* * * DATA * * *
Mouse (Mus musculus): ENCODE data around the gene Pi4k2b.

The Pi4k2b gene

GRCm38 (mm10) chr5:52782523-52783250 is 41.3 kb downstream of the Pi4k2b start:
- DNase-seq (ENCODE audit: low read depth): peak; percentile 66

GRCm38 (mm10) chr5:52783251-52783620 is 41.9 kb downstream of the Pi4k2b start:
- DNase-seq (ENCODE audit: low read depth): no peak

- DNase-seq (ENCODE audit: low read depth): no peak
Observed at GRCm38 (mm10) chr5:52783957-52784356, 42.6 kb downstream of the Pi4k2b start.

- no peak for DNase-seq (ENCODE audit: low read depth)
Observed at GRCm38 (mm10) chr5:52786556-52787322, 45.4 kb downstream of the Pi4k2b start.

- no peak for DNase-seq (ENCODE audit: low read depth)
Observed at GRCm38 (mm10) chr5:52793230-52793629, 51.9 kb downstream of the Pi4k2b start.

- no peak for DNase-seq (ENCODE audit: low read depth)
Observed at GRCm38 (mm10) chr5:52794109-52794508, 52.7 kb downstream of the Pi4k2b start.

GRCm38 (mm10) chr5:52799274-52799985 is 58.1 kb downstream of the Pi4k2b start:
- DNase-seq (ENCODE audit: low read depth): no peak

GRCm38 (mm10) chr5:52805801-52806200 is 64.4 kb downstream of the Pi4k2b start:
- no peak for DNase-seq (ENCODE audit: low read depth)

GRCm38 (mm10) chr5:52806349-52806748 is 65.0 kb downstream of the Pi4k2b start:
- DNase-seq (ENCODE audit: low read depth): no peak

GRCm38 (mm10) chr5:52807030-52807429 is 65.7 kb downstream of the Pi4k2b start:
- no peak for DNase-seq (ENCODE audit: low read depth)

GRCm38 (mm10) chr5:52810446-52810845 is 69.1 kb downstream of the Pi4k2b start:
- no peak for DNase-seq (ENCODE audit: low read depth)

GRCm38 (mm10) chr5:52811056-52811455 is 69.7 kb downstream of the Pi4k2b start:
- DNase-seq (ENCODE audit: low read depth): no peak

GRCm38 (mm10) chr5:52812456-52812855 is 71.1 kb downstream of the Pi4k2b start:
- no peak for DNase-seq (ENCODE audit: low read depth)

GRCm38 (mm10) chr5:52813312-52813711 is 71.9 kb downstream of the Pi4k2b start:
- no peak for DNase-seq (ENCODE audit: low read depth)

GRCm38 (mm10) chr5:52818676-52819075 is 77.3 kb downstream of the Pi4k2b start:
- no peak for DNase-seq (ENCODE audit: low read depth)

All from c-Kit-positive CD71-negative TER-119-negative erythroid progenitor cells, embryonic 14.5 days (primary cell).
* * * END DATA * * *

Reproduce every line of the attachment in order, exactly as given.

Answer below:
Mouse (Mus musculus): ENCODE data around the gene Pi4k2b.

The Pi4k2b gene

GRCm38 (mm10) chr5:52782523-52783250 is 41.3 kb downstream of the Pi4k2b start:
- DNase-seq (ENCODE audit: low read depth): peak; percentile 66

GRCm38 (mm10) chr5:52783251-52783620 is 41.9 kb downstream of the Pi4k2b start:
- DNase-seq (ENCODE audit: low read depth): no peak

- DNase-seq (ENCODE audit: low read depth): no peak
Observed at GRCm38 (mm10) chr5:52783957-52784356, 42.6 kb downstream of the Pi4k2b start.

- no peak for DNase-seq (ENCODE audit: low read depth)
Observed at GRCm38 (mm10) chr5:52786556-52787322, 45.4 kb downstream of the Pi4k2b start.

- no peak for DNase-seq (ENCODE audit: low read depth)
Observed at GRCm38 (mm10) chr5:52793230-52793629, 51.9 kb downstream of the Pi4k2b start.

- no peak for DNase-seq (ENCODE audit: low read depth)
Observed at GRCm38 (mm10) chr5:52794109-52794508, 52.7 kb downstream of the Pi4k2b start.

GRCm38 (mm10) chr5:52799274-52799985 is 58.1 kb downstream of the Pi4k2b start:
- DNase-seq (ENCODE audit: low read depth): no peak

GRCm38 (mm10) chr5:52805801-52806200 is 64.4 kb downstream of the Pi4k2b start:
- no peak for DNase-seq (ENCODE audit: low read depth)

GRCm38 (mm10) chr5:52806349-52806748 is 65.0 kb downstream of the Pi4k2b start:
- DNase-seq (ENCODE audit: low read depth): no peak

GRCm38 (mm10) chr5:52807030-52807429 is 65.7 kb downstream of the Pi4k2b start:
- no peak for DNase-seq (ENCODE audit: low read depth)

GRCm38 (mm10) chr5:52810446-52810845 is 69.1 kb downstream of the Pi4k2b start:
- no peak for DNase-seq (ENCODE audit: low read depth)

GRCm38 (mm10) chr5:52811056-52811455 is 69.7 kb downstream of the Pi4k2b start:
- DNase-seq (ENCODE audit: low read depth): no peak

GRCm38 (mm10) chr5:52812456-52812855 is 71.1 kb downstream of the Pi4k2b start:
- no peak for DNase-seq (ENCODE audit: low read depth)

GRCm38 (mm10) chr5:52813312-52813711 is 71.9 kb downstream of the Pi4k2b start:
- no peak for DNase-seq (ENCODE audit: low read depth)

GRCm38 (mm10) chr5:52818676-52819075 is 77.3 kb downstream of the Pi4k2b start:
- no peak for DNase-seq (ENCODE audit: low read depth)

All from c-Kit-positive CD71-negative TER-119-negative erythroid progenitor cells, embryonic 14.5 days (primary cell).